On the low-tech side, site planning is a problem that never gets old. In general, be sure to leave enough space for the large trailers to park, and for the sake of patient comfort, try to keep the trailer as close to the hospital as possible.

“You don’t want to be taking someone 100 yards away from the hospital, especially when the weather is terrible or cold. They try to work it out so they go right from the door into the patient lift,” says MPX’s Dishman.

New modalities on the move
Are you curious about how your facility’s upgrades compare to the national trends? Mobile companies say that PET/CT has been their most popular trailer, especially in urban areas.

“You’re really seeing more of the urban community hospitals looking to have PET/CT as a service where they haven’t had it before,” says Shared Imaging’s Siebs. “The volume on the PET/CT has been picking up as far as the number of scans, so we really have great adoption.”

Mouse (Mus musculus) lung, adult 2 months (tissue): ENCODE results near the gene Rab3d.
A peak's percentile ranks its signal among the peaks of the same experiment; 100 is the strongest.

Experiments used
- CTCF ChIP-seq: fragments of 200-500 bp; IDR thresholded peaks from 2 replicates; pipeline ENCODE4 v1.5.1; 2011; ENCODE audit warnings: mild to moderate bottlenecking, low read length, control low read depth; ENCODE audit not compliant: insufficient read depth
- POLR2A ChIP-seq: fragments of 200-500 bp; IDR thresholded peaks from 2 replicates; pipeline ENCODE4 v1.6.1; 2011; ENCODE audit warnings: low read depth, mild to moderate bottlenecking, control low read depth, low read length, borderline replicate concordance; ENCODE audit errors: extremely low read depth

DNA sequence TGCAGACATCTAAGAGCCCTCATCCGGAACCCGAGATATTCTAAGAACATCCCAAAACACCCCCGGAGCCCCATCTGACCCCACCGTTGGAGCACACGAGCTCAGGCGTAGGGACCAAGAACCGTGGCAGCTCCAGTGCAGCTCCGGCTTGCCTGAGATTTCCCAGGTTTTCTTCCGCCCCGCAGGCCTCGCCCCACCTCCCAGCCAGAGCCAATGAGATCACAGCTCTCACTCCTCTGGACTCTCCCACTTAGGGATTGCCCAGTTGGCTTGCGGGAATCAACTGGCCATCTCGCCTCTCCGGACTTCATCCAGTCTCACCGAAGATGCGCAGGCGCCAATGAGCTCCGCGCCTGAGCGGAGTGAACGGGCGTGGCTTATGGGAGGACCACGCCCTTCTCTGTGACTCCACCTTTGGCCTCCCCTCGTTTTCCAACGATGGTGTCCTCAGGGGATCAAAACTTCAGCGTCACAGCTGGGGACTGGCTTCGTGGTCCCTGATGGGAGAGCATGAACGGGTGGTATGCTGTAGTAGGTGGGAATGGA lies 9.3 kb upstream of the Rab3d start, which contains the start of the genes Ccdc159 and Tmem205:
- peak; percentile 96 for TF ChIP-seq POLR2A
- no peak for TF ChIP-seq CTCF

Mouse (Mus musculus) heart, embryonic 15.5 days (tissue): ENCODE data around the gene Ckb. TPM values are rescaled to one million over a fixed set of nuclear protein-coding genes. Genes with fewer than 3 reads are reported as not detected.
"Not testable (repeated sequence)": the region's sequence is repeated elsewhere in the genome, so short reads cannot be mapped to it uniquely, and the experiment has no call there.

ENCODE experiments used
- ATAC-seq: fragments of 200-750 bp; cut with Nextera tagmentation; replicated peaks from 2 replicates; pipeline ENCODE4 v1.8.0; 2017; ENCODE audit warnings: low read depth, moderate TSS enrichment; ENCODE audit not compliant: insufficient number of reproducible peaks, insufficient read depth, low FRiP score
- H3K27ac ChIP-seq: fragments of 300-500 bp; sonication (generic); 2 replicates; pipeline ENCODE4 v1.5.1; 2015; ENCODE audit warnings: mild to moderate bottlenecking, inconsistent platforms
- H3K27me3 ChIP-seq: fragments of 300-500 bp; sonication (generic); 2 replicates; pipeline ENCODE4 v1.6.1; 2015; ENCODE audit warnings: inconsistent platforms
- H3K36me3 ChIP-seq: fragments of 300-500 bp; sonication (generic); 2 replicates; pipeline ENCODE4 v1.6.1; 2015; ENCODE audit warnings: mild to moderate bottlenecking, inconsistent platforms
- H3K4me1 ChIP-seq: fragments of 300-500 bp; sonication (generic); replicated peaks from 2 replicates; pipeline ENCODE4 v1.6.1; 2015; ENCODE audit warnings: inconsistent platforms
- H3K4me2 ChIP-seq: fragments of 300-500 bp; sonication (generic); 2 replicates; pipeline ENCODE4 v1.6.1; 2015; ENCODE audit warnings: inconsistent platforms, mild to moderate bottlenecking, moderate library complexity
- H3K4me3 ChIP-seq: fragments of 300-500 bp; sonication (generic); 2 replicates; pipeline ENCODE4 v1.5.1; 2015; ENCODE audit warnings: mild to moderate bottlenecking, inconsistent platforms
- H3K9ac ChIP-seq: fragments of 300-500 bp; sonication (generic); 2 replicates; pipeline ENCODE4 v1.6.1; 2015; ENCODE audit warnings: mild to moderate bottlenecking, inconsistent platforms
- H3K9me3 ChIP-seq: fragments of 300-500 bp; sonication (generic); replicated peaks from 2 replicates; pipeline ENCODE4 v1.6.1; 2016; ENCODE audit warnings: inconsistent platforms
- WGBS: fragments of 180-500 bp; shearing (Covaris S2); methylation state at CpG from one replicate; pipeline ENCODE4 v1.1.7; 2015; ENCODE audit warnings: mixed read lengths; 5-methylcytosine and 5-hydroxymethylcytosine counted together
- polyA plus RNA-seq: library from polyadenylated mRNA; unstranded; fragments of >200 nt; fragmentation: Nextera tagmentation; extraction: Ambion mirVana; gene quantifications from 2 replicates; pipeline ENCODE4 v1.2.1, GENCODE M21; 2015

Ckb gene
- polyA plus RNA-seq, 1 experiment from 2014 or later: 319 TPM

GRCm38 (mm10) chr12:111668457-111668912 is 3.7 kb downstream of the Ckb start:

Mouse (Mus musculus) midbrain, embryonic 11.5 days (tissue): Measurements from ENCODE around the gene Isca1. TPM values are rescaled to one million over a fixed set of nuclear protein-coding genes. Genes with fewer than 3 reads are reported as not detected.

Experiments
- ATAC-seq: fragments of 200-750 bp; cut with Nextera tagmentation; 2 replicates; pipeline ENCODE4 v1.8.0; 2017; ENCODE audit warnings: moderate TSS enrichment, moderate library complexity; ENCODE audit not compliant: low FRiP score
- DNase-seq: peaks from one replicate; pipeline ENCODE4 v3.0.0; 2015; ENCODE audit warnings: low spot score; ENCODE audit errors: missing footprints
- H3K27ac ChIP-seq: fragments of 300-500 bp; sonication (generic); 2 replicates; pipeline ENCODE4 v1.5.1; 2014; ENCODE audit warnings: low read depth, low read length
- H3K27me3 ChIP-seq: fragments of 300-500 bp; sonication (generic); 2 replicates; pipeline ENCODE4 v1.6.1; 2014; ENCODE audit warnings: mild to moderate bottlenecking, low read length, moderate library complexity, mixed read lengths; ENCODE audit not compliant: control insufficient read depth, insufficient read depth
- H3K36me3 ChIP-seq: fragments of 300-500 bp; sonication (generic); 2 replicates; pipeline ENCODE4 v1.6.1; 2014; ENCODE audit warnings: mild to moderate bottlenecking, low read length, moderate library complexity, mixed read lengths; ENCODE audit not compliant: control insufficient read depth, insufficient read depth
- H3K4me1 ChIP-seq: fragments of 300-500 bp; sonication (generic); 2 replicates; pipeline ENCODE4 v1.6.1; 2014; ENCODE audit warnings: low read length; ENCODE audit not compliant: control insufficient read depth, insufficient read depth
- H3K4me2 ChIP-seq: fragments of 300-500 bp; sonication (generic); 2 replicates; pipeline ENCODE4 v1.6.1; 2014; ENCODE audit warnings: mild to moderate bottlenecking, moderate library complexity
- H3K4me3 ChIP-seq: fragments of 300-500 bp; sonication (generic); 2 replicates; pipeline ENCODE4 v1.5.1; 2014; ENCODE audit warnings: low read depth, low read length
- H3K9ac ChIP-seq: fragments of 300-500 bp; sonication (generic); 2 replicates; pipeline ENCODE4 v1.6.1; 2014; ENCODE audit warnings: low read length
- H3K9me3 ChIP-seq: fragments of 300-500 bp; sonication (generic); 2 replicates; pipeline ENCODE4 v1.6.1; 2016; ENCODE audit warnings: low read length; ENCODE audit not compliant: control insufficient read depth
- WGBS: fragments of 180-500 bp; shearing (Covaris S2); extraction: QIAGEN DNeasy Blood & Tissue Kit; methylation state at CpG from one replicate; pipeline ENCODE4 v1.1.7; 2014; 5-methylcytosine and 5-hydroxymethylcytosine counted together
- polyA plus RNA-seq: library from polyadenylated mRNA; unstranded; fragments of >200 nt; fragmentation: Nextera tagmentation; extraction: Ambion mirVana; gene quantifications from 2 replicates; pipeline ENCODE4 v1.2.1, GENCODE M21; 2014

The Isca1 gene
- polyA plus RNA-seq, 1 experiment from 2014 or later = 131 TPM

PET/CT is expected to grow by 22 percent over the next five years and by 55 percent over the next 10 years, according to a report from Technology Insights. MR and digital mammography have also continued to grow on the mobile side, says Shared Medical Services’ Buchholz.

Modular Devices’ Mark Koers the first company to offer mobile cath/angio labs, says that his company’s signature item has seen a bit of a decline in favor of newer rooms, such as electrophysiology rooms, which are better suited to the company’s modular solutions because they require more space.

“For EP and peripheral vascular procedures, you need to have an anesthesiologist in the room and some more involved equipment, so the modular labs lend themselves much better to those kinds of procedures,” says Koers.